St. Louis Escape – Cellar Escape [Review]

High-end murder basement

Location:  St. Louis, MO

Date Played: March 21, 2019

Team size: up to 10; we recommend 3-5

Duration: 60 minutes

Price: $25 per player

Ticketing: Public

Emergency Exit Rating: [A+] No Lock

Physical Restraints:  [B] Mechanical Release

REA Reaction

Cellar Escape was comfortably our group’s favorite game at St. Louis Escape.

While its gameplay was a little more search-centric than we typically go for, the game’s runbook was onerous, and the story was underdeveloped… the set design was top-notch and the game played fairly cleanly.

If you’re visiting St. Louis Escape and you’re comfortable with a horror experience, Cellar Escape is our recommendation. If you’d like something a little less intense, we suggest attempting Haunted Hotel (review coming soon) instead.

In-game: A dead man sitting at a desk with a typewriter in betwen two jail cells.

Who is this for?

  • Adventure seekers
  • Scenery snobs
  • Players interested in moderate horror
  • Any experience level

Why play?

  • Great set design
  • Intense moments

Story

We were trapped in a serial killer’s lair and had to find a out way out before he returned.

In-game: An electrical box labeled "Danger Live Wires."

Setting

Cellar Escape was St. Louis Escape’s take on a murder basement. From a set design standpoint, it delivered everything that you’d want out of a murder basement. It was dark, grim, gritty, intimidating, and bloody.

As with all of St. Louis Escape’s sets, it was thoroughly designed from floor to ceiling.

In-game: A meat-grinder oozing large amounts of ground, bloody flesh.

Gameplay

St. Louis Escape’s Cellar Escape was a standard escape room with a moderate level of difficulty and a split-team beginning.

Core gameplay revolved around searching, observing, making connections, and puzzling.

In-game: A red we need a clue sign sitting beside a laminated and spiral-bound book labeled "CELLAR ESCAPE." All surrounded by a beautiful set.

Analysis

Cellar Escape looked murder basement-y. It was dark and foreboding, but also detailed and thoughtfully designed.

➕ The split beginning worked well to encourage teamwork early on and didn’t overstay its welcome.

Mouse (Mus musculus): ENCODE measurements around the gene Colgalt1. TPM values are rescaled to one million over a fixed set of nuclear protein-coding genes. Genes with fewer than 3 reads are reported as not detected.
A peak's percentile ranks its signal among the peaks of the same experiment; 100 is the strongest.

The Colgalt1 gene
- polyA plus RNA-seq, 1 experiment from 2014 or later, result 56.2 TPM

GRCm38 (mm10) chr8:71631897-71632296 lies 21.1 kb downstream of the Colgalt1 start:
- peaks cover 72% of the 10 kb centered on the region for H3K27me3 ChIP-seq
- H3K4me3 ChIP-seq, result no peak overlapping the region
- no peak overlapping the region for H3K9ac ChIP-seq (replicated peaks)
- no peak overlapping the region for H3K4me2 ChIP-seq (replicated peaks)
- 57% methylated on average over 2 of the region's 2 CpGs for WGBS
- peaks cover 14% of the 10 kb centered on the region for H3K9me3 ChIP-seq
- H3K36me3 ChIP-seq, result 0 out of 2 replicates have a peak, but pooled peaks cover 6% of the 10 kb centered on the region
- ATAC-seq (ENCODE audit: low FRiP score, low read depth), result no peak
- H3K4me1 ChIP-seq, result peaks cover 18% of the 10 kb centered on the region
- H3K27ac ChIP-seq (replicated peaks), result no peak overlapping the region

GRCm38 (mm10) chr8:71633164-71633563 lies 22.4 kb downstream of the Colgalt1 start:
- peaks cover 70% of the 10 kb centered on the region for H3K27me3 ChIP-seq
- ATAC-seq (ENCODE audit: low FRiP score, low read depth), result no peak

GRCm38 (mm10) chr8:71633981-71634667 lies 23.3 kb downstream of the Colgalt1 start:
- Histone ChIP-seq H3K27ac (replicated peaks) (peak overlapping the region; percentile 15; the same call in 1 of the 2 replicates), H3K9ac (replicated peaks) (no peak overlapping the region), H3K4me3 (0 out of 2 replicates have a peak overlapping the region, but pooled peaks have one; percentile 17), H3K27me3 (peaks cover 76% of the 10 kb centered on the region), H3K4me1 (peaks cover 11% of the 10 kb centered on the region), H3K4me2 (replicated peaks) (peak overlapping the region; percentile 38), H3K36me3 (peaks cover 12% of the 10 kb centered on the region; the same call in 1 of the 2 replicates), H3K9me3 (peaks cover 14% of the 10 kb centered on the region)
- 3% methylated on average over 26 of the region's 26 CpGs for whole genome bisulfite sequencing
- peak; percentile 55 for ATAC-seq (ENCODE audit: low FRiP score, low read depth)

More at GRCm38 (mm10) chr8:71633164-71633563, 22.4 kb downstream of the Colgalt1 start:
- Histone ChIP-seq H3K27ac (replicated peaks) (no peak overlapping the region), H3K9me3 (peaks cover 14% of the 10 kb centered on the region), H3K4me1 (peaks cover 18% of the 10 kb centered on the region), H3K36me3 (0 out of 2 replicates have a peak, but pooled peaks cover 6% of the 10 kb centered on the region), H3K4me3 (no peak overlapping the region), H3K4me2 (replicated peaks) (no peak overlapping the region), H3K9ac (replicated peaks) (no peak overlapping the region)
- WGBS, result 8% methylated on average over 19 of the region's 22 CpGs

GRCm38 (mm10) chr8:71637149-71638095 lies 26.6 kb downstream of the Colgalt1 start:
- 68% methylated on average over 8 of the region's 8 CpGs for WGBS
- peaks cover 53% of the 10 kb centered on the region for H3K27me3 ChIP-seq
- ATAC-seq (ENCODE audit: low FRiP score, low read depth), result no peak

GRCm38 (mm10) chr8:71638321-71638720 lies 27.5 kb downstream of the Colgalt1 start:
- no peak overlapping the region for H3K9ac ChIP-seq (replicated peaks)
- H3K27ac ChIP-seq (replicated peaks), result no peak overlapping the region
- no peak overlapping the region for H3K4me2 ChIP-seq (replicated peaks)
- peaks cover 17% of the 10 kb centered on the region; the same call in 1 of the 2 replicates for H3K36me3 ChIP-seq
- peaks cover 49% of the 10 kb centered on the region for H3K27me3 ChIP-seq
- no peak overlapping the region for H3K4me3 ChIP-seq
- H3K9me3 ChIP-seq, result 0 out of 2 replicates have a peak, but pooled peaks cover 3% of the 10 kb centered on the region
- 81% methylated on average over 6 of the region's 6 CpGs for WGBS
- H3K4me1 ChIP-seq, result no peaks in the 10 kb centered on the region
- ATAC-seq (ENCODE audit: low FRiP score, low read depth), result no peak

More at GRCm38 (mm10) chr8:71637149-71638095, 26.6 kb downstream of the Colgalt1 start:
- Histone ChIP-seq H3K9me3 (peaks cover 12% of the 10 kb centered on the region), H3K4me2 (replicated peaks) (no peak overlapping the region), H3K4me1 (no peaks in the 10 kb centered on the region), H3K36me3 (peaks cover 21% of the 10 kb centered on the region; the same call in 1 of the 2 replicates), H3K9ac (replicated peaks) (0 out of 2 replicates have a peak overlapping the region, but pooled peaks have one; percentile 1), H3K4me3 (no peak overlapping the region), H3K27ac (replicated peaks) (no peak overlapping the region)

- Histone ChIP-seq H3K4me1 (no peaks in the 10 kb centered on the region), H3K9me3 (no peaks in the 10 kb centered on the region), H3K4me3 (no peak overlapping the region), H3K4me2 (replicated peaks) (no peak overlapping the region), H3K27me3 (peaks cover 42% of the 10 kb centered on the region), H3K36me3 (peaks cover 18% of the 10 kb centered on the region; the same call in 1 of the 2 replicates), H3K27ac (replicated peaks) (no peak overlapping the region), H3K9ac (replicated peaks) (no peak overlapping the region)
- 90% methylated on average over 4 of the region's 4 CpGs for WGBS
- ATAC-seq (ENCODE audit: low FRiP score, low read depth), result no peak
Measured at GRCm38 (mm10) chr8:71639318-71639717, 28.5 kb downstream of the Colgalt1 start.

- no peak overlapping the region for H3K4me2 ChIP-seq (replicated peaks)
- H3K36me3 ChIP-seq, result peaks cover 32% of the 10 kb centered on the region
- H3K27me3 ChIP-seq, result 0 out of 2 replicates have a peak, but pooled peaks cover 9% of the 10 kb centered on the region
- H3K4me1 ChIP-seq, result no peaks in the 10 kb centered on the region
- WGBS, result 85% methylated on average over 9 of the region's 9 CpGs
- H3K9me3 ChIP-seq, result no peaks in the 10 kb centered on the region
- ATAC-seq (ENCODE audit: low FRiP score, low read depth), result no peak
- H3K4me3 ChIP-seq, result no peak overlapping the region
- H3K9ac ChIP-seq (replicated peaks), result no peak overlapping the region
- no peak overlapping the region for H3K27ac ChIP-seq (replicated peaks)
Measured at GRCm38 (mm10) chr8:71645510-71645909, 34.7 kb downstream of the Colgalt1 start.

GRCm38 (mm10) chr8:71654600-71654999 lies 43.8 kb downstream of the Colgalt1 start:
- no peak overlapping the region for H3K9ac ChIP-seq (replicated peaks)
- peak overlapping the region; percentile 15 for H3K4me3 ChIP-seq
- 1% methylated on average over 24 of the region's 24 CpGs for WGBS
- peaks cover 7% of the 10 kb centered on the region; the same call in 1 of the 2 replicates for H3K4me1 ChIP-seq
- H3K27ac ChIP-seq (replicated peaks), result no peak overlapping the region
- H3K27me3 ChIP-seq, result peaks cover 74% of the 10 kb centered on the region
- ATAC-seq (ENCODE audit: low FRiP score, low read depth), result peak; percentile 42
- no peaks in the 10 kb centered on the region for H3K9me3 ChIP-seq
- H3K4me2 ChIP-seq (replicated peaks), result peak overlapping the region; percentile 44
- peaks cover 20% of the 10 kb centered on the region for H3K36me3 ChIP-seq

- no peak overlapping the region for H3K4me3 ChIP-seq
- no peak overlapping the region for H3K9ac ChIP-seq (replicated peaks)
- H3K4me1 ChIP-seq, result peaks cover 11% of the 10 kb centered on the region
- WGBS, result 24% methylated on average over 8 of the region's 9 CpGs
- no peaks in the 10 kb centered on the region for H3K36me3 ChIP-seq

➕ We especially enjoyed the puzzles that felt authentic to the scenario. The escape room was at its best when we were deriving solutions that seemed plausible for escaping a killer’s lair.

In-game: A dead man sitting at a desk.

Cellar Escape relied heavily on a runbook. This was frustrating to use and detracted from our experience in the gamespace. Furthermore, it seemed to not be quite up to date with the current gameplay of the escape room. We encountered runbook ghost puzzles.

➕ St. Louis Escape seems to have a penchant for breaker boxes in their escape room design; it worked well in this room.

➖ Some of the tech in Cellar Escape had especially tight tolerances. If our hands were just slightly off they wouldn’t trigger, even though we’d correctly solved the puzzle. This put gameplay on ice for a little longer than it should have.

➖ Unclued trick locks are problematic in escape rooms. If you don’t know how to solve them, you will burn far too much of your game clock trying. If you basically know how to open all of the common trick locks on the market like David does… then they’re kind of boring. Either way, they’re suboptimal.

In-game: The cobweb covered ceiling of the Cellar Escape.

➕ Cellar Escape ground to a good jump-scare.

➖ Cellar Escape could fit a lot of people. St. Louis Escape will sell up to 12 tickets to it. The gameplay, however, had choke points. If you play with a large team, there would be a lot of down time for individual players.

Cellar Escape was a search-heavy escape room. In some instances, this worked well with the theme. In other instances, we found this tedious. Your mileage will vary.

Tips For Visiting

  • You can park for free on the street directly in front of the building or on the side of the building.
  • There are stairs up to the escape room lobby and the escape rooms.
  • Beware that St. Louis Escape has a habit for putting 4-digit solutions into 5-digit locks.

Book your hour with St. Louis Escape’s Cellar Escape, and tell them that the Room Escape Artist sent you.

Disclosure: St. Louis Escape provided media discounted tickets for this game.

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